Tuesday, October 18, 2016

38th Annual Tri-State Iron Pour Molds and Castings

For the 38th Annual Tri-State Sculptors Conference Iron pour, I made 2 reaction molds in my shop to take to the pour. Normally a mold for iron-casting would be made of resin-bonded sand or ceramic shell, as traditional plaster and investment molds react poorly to the molten iron resulting in poor quality castings. Reaction molds, however, are specifically designed to react with the molten iron and create a brilliant display of sparks and flames. Usually constructed of wood elements, they can be incorporated with other mold methods such as resin-bonded sand to provide structure and strength to the mold, as wood behaves very differently when in contact with molten iron. It has instantly shrink, expand, crack, and break down in unexpected ways, resulting in a rupture of the mold that allows the metal to run out. If one can manage to construct a wooden mold in such a way as to withstand the heat of the iron long enough to allow it to begin to solidify and cool, some very interesting textures and effects can be created.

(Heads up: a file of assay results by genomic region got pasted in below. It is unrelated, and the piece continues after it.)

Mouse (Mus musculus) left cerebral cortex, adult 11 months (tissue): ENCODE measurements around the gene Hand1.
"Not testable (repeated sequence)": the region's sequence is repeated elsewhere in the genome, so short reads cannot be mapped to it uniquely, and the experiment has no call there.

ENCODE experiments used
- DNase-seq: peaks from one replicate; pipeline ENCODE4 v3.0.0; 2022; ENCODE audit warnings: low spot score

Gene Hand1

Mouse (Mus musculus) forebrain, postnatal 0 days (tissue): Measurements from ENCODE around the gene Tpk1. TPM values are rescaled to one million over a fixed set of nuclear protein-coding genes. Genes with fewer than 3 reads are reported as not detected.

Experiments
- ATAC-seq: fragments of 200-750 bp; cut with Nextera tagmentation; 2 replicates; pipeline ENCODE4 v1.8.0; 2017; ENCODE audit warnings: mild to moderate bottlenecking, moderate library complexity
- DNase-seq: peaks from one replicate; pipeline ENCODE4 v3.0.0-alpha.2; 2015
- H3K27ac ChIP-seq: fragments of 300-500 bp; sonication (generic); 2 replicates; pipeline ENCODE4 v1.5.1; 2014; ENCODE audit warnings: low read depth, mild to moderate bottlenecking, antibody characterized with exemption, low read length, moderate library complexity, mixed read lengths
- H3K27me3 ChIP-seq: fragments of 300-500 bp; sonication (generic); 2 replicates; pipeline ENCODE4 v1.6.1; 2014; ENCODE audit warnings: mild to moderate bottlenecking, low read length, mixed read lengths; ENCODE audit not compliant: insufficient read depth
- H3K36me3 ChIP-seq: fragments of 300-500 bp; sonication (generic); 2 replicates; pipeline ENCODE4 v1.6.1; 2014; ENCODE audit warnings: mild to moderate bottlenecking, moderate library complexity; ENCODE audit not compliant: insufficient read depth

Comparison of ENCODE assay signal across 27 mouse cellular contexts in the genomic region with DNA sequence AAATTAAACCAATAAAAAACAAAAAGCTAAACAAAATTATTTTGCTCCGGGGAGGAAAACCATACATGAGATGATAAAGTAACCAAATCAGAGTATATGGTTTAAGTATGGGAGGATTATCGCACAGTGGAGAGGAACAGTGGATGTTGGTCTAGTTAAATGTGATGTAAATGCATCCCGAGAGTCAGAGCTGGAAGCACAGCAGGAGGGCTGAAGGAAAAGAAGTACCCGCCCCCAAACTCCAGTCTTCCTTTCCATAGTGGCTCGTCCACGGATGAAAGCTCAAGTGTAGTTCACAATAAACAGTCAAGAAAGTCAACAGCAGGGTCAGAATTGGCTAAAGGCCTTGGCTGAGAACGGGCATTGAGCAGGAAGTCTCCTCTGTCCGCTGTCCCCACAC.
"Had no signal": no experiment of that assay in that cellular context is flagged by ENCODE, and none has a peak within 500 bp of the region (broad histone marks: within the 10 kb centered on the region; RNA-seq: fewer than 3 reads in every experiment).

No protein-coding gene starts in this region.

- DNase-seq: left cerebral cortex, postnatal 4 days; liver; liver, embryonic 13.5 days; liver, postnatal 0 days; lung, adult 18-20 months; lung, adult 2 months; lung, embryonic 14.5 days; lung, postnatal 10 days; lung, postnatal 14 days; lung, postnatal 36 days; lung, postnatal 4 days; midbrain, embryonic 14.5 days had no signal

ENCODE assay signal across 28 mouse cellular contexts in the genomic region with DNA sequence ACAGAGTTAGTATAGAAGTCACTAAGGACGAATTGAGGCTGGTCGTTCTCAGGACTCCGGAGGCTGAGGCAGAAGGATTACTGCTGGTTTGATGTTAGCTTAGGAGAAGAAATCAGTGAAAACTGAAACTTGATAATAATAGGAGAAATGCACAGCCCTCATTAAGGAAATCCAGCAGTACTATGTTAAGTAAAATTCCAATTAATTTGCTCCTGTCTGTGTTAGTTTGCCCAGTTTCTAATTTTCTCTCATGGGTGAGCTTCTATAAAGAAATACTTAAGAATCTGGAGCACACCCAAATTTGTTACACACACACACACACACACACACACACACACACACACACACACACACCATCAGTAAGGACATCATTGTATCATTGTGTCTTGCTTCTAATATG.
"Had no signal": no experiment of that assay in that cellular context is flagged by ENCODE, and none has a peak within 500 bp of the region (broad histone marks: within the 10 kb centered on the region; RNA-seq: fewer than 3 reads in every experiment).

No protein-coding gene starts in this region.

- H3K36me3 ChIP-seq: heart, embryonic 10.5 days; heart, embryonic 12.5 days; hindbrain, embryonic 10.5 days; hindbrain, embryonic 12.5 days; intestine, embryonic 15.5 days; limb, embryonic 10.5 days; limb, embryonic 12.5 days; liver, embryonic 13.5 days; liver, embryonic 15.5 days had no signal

The Mold:

I constructed 2 wood molds, of which the main mold is shown above in 2 pieces prior to assembly. The double layers of plywood are staggered to prevent iron from leaking out of the mold as the wood burns and expands. After assembly all seams and joints were sealed with 3000 degree refractory cement for added security.


Once the molds were poured, the wooden forms burned away completely over the course of the next hour or so.

The Aftermath:


The Results:

The resulting main casting turned out fantastic, with an amazing texture and surface that I did not expect. It turned out far heavier than I anticipated, at least 80lbs, as once the wooden mold began to burn when in contact with the molten iron, the interior space increased and as a result, so did the overall mass.

The voice you can hear on the videos talking about iron casting and the process is that of James "Dudders" Dudley, a fellow artist, maker, and ECU alum. Thank you for the unintentional narration, sir. Check out an awesome podcast he is involved with along with a host of other highly talented and creative individuals, Damn Art Majors.

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